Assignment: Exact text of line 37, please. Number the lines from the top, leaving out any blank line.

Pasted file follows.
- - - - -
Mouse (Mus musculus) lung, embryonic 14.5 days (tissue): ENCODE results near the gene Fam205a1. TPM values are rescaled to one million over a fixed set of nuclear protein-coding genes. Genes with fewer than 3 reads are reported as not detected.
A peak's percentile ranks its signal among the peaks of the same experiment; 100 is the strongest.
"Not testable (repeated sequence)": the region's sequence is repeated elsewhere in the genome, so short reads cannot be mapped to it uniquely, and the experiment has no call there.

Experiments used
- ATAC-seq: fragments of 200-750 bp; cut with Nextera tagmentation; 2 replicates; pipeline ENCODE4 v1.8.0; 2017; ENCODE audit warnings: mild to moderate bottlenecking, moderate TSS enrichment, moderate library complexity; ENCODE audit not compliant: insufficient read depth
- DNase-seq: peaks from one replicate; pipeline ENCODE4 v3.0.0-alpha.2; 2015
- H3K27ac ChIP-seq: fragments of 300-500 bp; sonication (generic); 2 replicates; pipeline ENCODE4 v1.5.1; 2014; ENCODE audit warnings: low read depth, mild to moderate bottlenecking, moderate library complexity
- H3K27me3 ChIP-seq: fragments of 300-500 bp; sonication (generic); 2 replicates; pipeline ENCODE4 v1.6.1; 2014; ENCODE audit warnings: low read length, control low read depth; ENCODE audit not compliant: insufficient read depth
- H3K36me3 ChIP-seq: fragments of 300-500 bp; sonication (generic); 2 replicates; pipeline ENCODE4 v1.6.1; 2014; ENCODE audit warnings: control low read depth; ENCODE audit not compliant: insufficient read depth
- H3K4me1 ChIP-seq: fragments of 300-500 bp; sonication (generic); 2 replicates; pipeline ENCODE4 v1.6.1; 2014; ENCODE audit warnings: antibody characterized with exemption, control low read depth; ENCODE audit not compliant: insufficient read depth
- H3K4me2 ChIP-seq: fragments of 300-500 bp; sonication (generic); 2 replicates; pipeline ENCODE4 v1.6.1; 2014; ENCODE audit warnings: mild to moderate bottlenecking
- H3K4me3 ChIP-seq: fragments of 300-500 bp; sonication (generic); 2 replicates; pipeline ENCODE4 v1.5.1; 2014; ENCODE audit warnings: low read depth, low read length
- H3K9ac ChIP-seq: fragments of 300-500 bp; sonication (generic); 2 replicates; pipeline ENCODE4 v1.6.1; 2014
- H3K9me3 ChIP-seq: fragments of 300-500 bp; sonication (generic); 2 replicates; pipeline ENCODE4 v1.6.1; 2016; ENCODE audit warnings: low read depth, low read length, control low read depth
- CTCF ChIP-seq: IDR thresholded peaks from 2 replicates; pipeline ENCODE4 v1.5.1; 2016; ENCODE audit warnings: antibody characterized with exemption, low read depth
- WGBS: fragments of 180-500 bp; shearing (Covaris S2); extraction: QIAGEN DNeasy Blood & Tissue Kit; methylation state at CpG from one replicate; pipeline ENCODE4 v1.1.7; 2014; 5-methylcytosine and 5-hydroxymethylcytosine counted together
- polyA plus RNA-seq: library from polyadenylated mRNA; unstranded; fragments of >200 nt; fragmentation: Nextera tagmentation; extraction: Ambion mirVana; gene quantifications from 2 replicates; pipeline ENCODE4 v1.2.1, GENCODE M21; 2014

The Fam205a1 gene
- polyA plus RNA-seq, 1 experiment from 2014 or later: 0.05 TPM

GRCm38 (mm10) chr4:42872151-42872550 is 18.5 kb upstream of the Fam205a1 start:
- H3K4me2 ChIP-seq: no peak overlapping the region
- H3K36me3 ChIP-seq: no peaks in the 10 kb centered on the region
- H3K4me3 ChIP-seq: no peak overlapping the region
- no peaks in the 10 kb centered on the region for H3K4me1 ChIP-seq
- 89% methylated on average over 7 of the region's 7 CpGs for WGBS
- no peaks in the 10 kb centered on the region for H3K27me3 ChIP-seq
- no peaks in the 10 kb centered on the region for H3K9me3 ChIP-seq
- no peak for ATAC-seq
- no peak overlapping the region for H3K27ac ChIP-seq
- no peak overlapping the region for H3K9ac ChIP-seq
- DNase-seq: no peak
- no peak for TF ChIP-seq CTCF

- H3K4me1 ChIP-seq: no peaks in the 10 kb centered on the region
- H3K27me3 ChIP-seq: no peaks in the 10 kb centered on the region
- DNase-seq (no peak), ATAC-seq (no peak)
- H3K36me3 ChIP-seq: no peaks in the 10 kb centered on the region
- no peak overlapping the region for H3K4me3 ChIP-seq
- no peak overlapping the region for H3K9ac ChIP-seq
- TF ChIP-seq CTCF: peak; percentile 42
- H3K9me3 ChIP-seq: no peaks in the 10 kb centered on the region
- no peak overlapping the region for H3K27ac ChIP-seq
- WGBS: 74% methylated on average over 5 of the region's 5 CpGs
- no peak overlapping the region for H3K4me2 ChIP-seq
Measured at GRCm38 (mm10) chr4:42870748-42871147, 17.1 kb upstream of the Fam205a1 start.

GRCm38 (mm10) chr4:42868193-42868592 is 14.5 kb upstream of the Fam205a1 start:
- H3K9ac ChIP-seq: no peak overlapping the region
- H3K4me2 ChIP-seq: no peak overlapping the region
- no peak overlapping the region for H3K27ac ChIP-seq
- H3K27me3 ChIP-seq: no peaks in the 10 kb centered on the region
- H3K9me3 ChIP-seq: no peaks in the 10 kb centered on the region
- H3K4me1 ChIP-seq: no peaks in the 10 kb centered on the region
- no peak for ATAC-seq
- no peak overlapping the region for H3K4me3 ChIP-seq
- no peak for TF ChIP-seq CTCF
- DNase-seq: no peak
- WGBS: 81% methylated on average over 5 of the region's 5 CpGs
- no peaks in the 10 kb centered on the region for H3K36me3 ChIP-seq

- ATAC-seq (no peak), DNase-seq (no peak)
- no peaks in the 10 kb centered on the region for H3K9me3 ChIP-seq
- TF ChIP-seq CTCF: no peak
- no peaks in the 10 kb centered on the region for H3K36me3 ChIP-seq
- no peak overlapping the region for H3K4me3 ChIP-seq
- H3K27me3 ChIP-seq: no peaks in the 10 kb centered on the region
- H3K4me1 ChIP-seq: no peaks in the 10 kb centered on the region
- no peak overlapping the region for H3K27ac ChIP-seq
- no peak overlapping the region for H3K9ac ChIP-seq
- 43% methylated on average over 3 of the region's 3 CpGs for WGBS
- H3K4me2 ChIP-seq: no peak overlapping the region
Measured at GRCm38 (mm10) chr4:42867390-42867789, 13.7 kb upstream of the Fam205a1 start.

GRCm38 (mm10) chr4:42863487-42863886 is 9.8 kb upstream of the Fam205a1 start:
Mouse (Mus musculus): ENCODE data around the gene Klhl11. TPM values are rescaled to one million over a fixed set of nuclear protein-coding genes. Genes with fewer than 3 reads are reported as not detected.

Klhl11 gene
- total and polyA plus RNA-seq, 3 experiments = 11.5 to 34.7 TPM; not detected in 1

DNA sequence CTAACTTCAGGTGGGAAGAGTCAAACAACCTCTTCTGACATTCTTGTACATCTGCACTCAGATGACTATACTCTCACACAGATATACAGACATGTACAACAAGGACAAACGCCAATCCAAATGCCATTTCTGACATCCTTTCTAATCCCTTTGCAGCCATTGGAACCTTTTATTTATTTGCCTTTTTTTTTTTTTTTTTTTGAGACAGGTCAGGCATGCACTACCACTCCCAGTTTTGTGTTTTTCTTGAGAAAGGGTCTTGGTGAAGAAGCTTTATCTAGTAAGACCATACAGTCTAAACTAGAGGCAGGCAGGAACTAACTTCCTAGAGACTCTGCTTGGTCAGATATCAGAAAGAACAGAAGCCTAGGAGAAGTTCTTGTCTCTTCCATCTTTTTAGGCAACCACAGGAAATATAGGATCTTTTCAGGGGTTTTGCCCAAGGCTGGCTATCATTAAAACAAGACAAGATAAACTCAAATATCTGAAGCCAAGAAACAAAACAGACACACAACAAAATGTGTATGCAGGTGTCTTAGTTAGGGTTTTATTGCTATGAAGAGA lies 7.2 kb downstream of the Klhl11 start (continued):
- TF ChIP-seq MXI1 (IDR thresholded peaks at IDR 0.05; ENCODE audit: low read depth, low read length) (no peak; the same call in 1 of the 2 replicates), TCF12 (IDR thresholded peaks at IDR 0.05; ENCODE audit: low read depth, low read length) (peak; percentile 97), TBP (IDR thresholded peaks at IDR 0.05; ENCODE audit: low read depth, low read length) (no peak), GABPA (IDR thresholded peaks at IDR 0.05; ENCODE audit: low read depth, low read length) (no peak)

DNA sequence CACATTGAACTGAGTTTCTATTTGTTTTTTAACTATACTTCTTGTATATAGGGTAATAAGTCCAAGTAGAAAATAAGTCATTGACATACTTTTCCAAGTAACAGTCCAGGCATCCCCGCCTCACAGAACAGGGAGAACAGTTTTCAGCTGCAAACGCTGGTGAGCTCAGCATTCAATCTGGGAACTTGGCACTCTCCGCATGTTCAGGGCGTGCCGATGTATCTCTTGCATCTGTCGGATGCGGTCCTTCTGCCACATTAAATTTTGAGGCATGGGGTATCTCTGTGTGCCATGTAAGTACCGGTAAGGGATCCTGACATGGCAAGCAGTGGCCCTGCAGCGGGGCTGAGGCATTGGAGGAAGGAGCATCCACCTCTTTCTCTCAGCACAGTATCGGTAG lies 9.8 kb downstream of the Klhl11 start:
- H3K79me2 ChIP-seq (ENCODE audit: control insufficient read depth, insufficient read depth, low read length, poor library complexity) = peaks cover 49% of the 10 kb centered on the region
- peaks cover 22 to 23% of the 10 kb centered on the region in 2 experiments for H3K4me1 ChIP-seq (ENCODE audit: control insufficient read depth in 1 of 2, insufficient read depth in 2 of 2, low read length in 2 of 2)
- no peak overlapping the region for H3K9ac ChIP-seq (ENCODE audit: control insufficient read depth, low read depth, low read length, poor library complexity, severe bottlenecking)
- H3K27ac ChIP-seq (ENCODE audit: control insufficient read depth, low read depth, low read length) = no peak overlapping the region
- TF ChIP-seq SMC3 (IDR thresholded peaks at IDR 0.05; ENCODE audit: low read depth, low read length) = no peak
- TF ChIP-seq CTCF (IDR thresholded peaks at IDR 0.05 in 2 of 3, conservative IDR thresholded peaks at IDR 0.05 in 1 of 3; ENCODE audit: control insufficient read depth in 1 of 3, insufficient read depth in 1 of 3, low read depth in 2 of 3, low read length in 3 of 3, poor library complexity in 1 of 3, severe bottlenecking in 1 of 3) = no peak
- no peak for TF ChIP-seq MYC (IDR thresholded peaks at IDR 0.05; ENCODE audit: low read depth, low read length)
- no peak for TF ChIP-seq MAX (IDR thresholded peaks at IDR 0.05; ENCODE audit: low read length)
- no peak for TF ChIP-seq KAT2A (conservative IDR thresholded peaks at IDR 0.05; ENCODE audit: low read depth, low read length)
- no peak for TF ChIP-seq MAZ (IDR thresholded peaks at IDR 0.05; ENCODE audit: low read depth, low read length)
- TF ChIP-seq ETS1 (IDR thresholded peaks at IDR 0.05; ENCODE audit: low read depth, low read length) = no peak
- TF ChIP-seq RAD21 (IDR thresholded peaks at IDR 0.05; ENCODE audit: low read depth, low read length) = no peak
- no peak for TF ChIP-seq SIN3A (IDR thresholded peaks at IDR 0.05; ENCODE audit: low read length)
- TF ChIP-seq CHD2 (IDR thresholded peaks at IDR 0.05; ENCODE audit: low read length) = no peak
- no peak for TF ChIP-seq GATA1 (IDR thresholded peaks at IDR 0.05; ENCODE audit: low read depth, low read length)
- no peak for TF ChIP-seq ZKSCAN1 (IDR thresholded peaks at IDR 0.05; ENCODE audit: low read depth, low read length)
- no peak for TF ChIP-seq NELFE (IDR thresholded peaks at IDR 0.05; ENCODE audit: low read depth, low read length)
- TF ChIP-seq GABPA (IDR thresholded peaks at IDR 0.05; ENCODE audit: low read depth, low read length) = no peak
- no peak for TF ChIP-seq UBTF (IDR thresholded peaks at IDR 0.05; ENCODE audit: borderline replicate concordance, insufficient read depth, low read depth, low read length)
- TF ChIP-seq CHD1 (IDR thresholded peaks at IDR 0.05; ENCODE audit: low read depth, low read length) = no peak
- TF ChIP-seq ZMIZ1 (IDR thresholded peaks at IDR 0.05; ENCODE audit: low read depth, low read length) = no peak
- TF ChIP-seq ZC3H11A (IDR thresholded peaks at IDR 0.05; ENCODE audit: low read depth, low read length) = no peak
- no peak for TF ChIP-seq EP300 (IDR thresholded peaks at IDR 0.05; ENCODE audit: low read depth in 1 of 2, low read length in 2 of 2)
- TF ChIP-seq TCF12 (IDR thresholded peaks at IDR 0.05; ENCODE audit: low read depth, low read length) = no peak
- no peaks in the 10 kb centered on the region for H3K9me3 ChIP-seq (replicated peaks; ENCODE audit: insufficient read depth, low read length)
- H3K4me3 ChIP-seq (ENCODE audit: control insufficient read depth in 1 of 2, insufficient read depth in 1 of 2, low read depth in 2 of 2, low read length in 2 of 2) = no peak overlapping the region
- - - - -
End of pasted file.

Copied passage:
- no peak overlapping the region for H3K4me3 ChIP-seq